Cardinal Poupard on the Divorce Between Faith and Culture
Holy See Aide Suggests Remedies
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BILBAO, Spain, JUNE 5, 2002 (Zenit.org).- The drama of the contemporary Church is the rupture between faith and culture, says Cardinal Paul Poupard.
"The Church is unable to make her voice heard in forums where thought is born and discussed, in the world of arts," the president of the Pontifical Council for Culture said during an address here Monday.
The paradox emerges "of Christians living in a situation of cultural minority in countries of Christian tradition, as is the case of Spain, where even today the number of baptized in the Catholic Church comes close to 90% of the population," he added.
His comments came during the celebration of the 25th anniversary of the Labayru Institute, held in the Euskalduna Palace of the Biscayan capital.
During his address, the cardinal questioned if the Church continues to hold a place in today´s culture as a creative element or simply as a vestige of the past.
"Will it be possible to live the faith in this postmodern culture or will we have to content ourselves with creating protected spaces, ghettos, citadels where Christian culture can be preserved, abandoning this world to its fate?" the French cardinal asked.
He explained this situation by alluding to four causes: the European religious wars of the 15th and 16th centuries; the progressive emancipation of the political power vis-à-vis any religious claim; scientific rationalism "that believed it could substitute religion as an explanation of reality and regards God as an unnecessary hypothesis; and, finally, the social question that produced the estrangement from religious life and practice life of great masses of the population."
Cardinal Poupard suggested a series of actions to remedy the problem. First, he said, any choice made must involve the whole Christian community in the cultural realm, not just pastors or committed laymen.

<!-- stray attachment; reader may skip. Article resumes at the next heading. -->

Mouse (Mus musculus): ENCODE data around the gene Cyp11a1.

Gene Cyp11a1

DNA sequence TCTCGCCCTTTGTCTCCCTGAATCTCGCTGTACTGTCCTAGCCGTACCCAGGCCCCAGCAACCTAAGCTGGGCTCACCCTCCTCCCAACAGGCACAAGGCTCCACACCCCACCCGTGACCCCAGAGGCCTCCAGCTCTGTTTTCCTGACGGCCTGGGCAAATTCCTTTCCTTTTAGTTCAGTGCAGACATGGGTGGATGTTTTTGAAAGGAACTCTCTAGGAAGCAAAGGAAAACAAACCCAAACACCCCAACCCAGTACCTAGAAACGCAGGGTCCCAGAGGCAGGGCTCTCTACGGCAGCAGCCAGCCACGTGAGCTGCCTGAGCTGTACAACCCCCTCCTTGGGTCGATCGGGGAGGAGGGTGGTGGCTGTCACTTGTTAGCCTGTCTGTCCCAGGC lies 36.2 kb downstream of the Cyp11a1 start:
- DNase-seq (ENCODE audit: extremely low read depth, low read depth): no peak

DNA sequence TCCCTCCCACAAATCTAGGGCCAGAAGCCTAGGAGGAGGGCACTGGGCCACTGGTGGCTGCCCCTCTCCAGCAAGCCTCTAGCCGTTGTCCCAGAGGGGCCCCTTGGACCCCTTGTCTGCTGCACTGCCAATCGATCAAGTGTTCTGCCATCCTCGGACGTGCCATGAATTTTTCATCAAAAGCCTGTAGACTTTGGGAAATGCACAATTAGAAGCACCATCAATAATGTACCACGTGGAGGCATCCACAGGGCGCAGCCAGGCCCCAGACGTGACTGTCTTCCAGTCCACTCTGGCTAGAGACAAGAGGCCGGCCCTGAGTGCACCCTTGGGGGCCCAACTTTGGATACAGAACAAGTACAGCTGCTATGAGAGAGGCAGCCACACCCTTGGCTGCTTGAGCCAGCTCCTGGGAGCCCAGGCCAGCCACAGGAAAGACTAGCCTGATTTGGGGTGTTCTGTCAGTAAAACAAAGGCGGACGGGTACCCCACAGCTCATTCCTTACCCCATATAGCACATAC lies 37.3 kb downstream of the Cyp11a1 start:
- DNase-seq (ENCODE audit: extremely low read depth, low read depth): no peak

"We must create culture giving life to new expressions of the faith or revitalizing those practices received from our parents," he said.
The cardinal then referred to the work of active laymen in the realm of the sciences and arts.
The Church "can be proud of great achievements in the service of the poor, in volunteer work and solidarity," he said. "But a more incisive action is urgent in scientific research, thought, and artistic and literary creation to overcome the division between the cultural elites and a people who, despite secularization, continues to be Catholic in the main."
The Catholic university has an "irreplaceable" role here, when it comes to addressing this problem, the cardinal said.
The university must be "a hot spring of initiatives and ideas that is not content to live from borrowed, foreign thought, but wishes to submit all to the light of the Gospel," he insisted.
Lastly, Cardinal Poupard pointed to the means of social communication and advocated a decisive investment in "human and economic resources so that there will be journalists, film directors, actors and producers prepared to live their faith coherently."